Then, the reproducing system 20 of the optical disk apparatus according to the present embodiment shown in FIG. 1 supplies the reproduced RF signal from which the laser noise at all amplitude levels is removed from the arithmetic unit 255 to the AGC circuit 28. The AGC circuit 28 removes undesired amplitude variation resulting from variation in the reflectivity of the optical disk, for example.

The reproduced RF signal from which undesired amplitude variation is removed by the AGC circuit 28 is supplied to the equalizer 29. The equalizer 29 includes a three-tap transversal filter, for example, and equalizes the reproduced RF signal into a PR (1, 2, 1) characteristic.

Specifically, the equalizer 29 equalizes the reproduced RF signal into the so-called PR (1, 2, 1) characteristic in which as shown in FIG. 11, in terms of impulse response of the reproduced RF signal, amplitude ratio of sampling points at a peak position and the sides of the peak position indicated by arrows in FIG. 11 can be considered 2 and 1, respectively, and amplitude ratio at other positions can be considered 0.

The output signal (reproduced RF signal) from the equalizer 29 thus equalized into the PR (1, 2, 1) characteristic forms an eye pattern as shown in FIG. 12. FIG. 12 shows an eye pattern of the reproduced RF signal equalized into the PR (1, 2, 1) characteristic, and shows an example of double-oversampling display. In FIG. 12, the eye pattern has at least four intersections at one sampling point indicated by a number 2, 4, 6, 8, . . . on the axis of abscissas, thus enabling multilevel detection.

The output signal (reproduced RF signal) from the equalizer 29 equalized into the PR (1, 2, 1) characteristic is then converted into a digital signal by the A/D converter 30. The digital signal is supplied to the Viterbi detector 32 to detect reproduced data at each decision level. The PLL circuit 31 in FIG. 1 is intended to form a clock signal used in the A/D converter 30.

Thus, the reproducing system of the optical disk apparatus according to the present embodiment has the equalizer 29 for equalizing the reproduced RF signal into the PR (1, 2, 1) characteristic and the Viterbi detector 32, and thereby performs PRML type reproduced signal processing. The signal from the optical disk 100 therefore needs to be reproduced by detecting accurate reproduced data from the reproduced RF signal at each decision level of the reproduced RF signal for multilevel detection.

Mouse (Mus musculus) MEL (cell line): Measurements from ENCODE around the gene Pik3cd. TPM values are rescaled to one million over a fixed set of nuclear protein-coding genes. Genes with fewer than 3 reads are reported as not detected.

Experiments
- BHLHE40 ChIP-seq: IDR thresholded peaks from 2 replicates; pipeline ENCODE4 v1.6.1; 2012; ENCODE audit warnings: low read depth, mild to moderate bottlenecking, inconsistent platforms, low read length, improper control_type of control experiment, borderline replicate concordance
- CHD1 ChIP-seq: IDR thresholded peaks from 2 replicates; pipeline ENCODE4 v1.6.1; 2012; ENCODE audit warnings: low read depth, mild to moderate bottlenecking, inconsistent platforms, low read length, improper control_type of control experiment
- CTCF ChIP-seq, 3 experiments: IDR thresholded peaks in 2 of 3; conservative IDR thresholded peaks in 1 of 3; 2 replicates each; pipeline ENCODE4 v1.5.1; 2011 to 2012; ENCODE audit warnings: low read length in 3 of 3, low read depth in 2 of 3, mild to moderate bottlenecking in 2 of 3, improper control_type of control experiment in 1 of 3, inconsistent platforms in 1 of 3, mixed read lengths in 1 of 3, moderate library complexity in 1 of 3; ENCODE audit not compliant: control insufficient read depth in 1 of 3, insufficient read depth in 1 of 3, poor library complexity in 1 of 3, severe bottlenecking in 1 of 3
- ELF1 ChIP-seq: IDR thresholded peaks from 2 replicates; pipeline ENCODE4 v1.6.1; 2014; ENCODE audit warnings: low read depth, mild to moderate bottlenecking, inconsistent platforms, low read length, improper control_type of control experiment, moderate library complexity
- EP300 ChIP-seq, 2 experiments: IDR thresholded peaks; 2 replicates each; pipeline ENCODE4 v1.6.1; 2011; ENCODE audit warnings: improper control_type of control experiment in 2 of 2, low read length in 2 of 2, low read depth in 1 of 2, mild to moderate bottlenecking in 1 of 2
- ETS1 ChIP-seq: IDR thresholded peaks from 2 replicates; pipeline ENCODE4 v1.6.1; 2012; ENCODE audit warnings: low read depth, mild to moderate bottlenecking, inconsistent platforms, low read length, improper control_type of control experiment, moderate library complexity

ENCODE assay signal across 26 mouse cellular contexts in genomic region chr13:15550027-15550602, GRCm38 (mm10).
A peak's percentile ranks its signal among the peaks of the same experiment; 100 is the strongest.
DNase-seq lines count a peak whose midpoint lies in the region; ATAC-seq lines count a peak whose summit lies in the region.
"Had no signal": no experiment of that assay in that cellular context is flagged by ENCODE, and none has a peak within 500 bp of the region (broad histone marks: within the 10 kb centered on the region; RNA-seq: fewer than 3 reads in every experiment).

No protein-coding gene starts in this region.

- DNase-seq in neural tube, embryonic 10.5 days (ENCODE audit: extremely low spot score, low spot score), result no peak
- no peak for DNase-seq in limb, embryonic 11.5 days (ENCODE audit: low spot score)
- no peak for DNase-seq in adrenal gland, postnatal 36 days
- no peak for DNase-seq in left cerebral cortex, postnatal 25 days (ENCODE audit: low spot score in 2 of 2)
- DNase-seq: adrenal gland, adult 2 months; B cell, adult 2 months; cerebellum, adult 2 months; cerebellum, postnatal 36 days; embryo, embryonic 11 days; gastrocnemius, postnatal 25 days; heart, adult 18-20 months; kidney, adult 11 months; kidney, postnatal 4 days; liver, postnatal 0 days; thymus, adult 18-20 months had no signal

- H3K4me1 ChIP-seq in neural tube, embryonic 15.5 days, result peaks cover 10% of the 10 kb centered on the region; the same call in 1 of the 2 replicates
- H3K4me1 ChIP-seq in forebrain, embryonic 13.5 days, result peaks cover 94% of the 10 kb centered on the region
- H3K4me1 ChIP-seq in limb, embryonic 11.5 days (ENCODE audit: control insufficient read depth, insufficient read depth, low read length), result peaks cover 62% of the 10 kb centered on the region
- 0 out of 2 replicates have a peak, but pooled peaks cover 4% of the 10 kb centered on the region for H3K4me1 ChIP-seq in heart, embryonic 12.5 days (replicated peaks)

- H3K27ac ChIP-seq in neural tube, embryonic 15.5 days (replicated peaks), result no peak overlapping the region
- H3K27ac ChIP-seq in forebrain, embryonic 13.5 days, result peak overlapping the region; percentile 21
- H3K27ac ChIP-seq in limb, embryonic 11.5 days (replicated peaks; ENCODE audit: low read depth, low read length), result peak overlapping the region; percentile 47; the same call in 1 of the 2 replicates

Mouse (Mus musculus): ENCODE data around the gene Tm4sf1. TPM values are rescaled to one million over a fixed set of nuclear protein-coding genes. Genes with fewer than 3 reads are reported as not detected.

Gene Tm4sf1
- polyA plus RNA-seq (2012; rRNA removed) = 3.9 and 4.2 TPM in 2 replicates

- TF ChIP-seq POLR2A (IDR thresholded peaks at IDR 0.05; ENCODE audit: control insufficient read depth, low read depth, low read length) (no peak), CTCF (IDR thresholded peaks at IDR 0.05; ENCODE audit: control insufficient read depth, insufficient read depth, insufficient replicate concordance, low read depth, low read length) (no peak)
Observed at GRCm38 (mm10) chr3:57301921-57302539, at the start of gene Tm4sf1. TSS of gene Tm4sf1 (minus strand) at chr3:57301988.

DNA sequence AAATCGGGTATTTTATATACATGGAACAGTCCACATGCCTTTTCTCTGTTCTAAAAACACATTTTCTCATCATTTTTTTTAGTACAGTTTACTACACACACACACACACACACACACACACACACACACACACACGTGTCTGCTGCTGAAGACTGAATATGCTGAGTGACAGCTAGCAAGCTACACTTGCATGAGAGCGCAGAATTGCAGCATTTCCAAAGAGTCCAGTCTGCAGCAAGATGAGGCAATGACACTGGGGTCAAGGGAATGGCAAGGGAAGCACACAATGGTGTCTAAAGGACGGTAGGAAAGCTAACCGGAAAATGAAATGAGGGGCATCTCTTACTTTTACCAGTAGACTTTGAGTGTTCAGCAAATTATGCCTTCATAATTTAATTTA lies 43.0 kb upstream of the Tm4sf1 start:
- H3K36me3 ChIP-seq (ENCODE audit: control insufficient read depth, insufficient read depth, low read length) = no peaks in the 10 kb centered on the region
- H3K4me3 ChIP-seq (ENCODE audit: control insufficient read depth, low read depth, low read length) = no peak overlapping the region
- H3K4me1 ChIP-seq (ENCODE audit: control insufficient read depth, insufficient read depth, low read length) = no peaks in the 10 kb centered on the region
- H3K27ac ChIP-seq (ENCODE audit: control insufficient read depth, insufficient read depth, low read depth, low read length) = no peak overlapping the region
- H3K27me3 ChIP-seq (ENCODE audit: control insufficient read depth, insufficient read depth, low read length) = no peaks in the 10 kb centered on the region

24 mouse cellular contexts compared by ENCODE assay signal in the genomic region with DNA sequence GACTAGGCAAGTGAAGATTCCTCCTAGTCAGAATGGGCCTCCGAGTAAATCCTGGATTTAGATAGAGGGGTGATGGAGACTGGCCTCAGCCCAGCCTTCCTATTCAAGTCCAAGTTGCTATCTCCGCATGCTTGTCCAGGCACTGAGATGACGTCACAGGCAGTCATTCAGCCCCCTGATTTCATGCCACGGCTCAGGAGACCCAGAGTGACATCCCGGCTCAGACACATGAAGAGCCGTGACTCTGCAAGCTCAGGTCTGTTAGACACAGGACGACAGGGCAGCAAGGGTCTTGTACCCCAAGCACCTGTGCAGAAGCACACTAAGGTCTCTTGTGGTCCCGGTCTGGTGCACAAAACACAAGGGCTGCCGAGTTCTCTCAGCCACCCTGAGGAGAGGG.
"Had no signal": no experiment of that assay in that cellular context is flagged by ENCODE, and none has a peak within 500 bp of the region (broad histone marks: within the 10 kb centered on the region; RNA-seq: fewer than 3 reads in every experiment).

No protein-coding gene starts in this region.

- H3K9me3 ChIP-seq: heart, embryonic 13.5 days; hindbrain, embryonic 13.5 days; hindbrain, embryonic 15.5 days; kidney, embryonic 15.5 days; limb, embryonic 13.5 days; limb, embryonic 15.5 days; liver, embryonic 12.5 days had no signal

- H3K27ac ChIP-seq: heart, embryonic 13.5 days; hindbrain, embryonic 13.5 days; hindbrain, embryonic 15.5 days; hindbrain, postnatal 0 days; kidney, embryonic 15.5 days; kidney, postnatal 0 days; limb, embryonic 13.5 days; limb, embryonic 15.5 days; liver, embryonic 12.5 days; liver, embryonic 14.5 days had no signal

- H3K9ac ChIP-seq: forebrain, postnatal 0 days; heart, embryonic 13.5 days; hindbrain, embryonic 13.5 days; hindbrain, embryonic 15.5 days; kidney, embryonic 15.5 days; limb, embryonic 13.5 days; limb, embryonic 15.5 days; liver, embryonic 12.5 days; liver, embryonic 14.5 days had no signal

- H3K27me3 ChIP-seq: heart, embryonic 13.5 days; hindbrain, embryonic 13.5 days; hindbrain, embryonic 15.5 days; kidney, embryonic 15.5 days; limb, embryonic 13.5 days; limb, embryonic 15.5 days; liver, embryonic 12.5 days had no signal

As described above, the laser noise canceling circuit 25 in the reproducing system 20 of the optical disk apparatus according to the present embodiment removes not only the additive noise component but also the modulated noise component of the laser noise from the reproduced RF signal. Thus, the laser noise canceling circuit 25 removes the laser noise at every amplitude level of the reproduced RF signal. It is therefore possible to discriminate the reproduced RF signal at each decision level (Viterbi detection) suitably and accurately.

The reproduced data from the Viterbi detector 32 is supplied to the ECC decoder 33 to be subjected to error correcting processing and the like. The reproduced data is then supplied to an external apparatus via the interface circuit (described as I/F in FIG. 1) 34 and the terminal 35 for connection to the external apparatus.

In the present embodiment, the optical disk 100 is a DVD on which software such as a movie is recorded, for example. The video data and the audio data of the movie reproduced from the optical disk 100 are supplied via the I/F circuit 34 and the connecting terminal 35 to a monitor receiver and a speaker.

Thus, the reproducing system 20 of the optical disk apparatus according to the present embodiment can effectively remove both the additive noise component inherently possessed by the laser output light emitted from the semiconductor laser device 21 and the modulated noise component resulting from the additive noise component modulated by the recorded signal recorded on the optical disk, the additive noise component and the modulated noise component being noise components included in the reproduced RF signal.